2009 - %3, August

The CIA IG Report

| Mon Aug. 24, 2009 10:05 AM EDT

Today, finally, the Obama administration is set to release a redacted version of the 2004 CIA Inspector General's report on the Bush administration's interrogation of terrorism suspects.

We already know a lot about what the IG found. On Friday, Newsweek's Mark Hosenball and Michael Isikoff reported that the IG detailed how the CIA staged mock executions and threatened one detainee with a gun and a power drill. If you want more foreshadowing, Marcy Wheeler has reposted two items (1, 2) she wrote in June outlining what already-released memos tell us about what's in the IG report.

Two more things you should know about developments on the detainee treatment front. First, as Spencer Ackerman originally reported, the Obama administration is setting up special new teams to interrogate terrorism suspects. According to the Washington Post's story, the new teams will have to abide by the techniques laid out in the Army Field Manual, but as Spencer points out, the field manual itself—once widely considered to be Geneva Conventions-compliant—has been revised to include some questionable techniques.

Second, a new Justice Department report recommends reopening a number of prisoner abuse cases, making it "all but certain that the appointment of a prosecutor or other concrete steps will follow," according to today's New York Times. So much for "not looking backwards." Good.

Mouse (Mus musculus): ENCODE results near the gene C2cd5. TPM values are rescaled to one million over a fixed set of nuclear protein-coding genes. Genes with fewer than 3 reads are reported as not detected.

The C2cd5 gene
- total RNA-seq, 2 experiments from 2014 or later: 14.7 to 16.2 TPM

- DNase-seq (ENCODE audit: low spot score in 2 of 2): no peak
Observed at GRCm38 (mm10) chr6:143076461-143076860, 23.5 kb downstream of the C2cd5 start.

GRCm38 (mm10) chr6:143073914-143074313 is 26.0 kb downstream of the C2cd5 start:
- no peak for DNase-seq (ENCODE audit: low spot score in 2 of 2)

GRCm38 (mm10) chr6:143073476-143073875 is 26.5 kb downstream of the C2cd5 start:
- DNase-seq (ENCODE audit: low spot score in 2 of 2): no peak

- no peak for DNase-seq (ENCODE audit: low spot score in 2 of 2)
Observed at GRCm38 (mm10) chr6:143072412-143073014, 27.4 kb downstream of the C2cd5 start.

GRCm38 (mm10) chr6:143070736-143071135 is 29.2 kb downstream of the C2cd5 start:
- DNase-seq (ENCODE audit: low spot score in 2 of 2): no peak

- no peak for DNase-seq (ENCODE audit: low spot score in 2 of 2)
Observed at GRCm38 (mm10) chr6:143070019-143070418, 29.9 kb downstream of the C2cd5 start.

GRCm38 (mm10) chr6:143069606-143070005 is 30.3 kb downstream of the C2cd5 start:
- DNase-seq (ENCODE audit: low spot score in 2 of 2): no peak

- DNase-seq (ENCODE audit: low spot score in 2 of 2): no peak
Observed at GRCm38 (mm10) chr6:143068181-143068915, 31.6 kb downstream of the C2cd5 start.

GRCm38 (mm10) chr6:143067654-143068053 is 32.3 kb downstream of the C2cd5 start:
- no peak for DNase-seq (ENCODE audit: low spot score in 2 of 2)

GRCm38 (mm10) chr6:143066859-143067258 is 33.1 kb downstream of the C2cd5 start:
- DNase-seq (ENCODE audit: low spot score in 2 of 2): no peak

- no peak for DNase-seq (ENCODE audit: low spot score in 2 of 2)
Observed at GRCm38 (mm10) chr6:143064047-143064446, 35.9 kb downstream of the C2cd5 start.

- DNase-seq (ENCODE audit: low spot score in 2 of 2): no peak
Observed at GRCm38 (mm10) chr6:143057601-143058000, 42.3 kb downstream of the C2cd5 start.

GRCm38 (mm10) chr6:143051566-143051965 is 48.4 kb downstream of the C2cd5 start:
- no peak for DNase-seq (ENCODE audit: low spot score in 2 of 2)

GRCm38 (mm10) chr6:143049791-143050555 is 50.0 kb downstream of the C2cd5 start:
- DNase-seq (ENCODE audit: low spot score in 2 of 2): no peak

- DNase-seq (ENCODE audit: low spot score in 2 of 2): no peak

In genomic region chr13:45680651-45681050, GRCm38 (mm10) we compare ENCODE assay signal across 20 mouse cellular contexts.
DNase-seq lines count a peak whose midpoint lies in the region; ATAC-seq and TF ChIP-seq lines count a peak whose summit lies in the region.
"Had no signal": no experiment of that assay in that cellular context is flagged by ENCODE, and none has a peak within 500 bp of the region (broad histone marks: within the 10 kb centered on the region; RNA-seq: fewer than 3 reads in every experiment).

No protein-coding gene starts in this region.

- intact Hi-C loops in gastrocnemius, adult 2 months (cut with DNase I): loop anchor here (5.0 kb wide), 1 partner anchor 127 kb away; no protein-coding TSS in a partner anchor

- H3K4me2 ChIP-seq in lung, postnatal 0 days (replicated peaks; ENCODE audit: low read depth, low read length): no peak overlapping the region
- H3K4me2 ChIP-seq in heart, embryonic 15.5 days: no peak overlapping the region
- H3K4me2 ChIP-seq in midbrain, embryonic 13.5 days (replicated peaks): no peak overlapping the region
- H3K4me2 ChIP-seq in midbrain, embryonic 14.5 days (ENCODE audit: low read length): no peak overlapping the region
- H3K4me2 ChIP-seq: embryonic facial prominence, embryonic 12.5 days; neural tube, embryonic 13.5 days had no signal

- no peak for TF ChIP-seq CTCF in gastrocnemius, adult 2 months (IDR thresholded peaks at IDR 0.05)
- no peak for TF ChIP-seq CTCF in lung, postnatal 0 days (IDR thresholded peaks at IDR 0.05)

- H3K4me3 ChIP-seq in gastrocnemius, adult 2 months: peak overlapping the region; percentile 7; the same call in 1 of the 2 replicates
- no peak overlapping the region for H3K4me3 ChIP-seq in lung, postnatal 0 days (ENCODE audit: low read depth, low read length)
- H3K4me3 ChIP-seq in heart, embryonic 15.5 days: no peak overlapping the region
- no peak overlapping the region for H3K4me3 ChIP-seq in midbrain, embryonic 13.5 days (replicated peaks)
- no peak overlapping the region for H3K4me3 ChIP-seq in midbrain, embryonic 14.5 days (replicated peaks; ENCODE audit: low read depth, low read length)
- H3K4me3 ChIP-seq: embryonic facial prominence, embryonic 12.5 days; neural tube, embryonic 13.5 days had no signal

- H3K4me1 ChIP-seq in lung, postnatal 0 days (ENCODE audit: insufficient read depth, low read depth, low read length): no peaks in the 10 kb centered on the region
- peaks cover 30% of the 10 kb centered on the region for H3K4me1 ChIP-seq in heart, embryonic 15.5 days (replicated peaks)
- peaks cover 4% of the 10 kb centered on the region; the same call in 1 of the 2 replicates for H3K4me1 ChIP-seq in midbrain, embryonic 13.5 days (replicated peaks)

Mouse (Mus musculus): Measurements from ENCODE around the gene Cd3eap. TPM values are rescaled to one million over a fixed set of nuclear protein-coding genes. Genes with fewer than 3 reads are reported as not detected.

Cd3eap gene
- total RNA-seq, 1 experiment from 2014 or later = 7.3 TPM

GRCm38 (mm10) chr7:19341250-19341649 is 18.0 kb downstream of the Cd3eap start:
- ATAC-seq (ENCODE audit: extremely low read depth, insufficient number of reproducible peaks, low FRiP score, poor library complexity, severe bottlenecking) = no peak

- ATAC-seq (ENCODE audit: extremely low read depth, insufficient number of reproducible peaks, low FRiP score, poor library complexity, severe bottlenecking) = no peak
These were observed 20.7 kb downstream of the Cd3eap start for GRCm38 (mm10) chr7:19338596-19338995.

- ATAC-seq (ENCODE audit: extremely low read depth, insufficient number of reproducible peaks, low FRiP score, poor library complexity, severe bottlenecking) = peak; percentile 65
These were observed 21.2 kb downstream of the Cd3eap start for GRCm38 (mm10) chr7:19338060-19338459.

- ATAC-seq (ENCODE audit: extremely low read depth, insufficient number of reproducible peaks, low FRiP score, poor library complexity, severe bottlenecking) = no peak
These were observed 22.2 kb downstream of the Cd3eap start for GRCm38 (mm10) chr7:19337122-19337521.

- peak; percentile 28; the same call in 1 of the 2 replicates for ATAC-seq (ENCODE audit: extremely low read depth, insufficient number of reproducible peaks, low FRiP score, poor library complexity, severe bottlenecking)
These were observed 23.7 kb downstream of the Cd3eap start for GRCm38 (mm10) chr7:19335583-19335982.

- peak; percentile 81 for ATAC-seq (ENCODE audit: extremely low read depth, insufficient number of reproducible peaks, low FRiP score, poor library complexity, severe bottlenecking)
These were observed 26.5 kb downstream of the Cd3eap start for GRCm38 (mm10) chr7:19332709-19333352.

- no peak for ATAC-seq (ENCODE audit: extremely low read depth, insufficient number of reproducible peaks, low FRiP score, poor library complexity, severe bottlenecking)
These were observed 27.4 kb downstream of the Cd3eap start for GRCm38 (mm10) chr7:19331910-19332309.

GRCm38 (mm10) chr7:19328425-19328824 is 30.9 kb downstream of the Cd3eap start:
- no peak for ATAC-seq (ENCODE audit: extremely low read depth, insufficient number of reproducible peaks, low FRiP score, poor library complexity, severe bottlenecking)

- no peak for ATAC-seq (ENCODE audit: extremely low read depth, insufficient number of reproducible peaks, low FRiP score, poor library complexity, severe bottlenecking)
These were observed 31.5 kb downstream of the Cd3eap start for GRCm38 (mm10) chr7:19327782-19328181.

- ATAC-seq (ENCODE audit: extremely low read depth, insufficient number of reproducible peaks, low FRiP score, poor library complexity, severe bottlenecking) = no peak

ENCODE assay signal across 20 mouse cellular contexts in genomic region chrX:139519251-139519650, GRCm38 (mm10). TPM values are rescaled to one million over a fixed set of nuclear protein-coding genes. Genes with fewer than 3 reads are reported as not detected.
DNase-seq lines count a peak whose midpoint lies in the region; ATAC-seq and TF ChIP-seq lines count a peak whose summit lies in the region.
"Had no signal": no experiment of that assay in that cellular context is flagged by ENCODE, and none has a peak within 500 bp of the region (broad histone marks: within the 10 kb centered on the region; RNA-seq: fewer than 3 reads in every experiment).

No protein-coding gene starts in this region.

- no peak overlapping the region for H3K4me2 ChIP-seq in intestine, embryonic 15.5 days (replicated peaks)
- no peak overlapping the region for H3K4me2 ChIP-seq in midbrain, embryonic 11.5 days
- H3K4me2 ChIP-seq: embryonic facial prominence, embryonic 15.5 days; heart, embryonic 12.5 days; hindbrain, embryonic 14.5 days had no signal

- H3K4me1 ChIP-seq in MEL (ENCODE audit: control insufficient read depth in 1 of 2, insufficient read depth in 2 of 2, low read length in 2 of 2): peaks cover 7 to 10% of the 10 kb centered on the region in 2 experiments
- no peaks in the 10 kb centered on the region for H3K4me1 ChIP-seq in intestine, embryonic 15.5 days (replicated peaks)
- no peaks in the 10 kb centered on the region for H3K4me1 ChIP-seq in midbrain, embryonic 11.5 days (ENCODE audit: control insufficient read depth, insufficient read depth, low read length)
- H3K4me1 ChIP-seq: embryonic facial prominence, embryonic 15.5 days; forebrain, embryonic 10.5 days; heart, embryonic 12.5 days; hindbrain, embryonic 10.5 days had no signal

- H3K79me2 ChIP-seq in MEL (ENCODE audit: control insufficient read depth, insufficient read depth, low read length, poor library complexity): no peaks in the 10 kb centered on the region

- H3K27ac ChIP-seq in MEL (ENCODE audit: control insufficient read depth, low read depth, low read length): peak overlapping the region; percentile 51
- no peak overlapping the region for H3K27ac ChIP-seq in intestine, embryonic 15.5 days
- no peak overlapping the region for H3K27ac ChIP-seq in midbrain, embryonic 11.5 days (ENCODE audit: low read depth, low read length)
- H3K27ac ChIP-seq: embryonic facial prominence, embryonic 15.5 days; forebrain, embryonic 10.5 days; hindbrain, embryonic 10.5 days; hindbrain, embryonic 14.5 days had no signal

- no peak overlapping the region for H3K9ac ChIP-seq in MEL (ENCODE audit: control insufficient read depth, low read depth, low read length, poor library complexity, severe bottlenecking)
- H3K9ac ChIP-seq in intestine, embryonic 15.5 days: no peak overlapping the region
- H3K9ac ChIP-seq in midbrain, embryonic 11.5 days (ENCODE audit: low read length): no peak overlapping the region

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Need To Read: August 24, 2009

Mon Aug. 24, 2009 6:04 AM EDT

I'm back from vacation. Here's what you should be reading today:

Like most bloggers, I also use twitter. I mostly use it to send out links to interesting web content like the stuff above. You can follow me, of course. David Corn, Mother Jones' DC bureau chief, is also on twitter. So are my colleagues Daniel Schulman and Rachel Morris and our editors-in-chief, Clara Jeffery and Monika Bauerlein. Follow them, too! (The magazine's main account is @motherjones.)

We're Still at War: Photo of the Day for August 24, 2009

Mon Aug. 24, 2009 6:03 AM EDT

U.S. Army Brig. Gen. Michael Lally, left front, and Col. Dan Hokanson, behind Lally, lead Soldiers down steps of the Ziggurat of Ur during a tour outside Camp Adder, Iraq, July 31, 2009. U.S. Army photo by Spc. Cory Grogan.

Eco-News Roundup: Monday, August 24

| Mon Aug. 24, 2009 5:45 AM EDT

Fish Dish: US commerce secretary sez no expansion of commercial fishing in Arctic until ecological studies done. [Environmental News Network]

Healthcare Ripoffs: A doctor charged $4,500 for an office visit for which Medicare would have paid $134. What gives?

River Held Hostage: French truck drivers threaten to pollute the Seine if their pay demands are not met. [UK Guardian]

Death Counseling: Is it really such a bad idea to cover it with Medicare? Experts debate.

Making Lemonade: Some politicians are capitalizing on the Heartland's health reform panic.

Steele Goes Postal: On healthcare reform, that is. A few key exchanges here.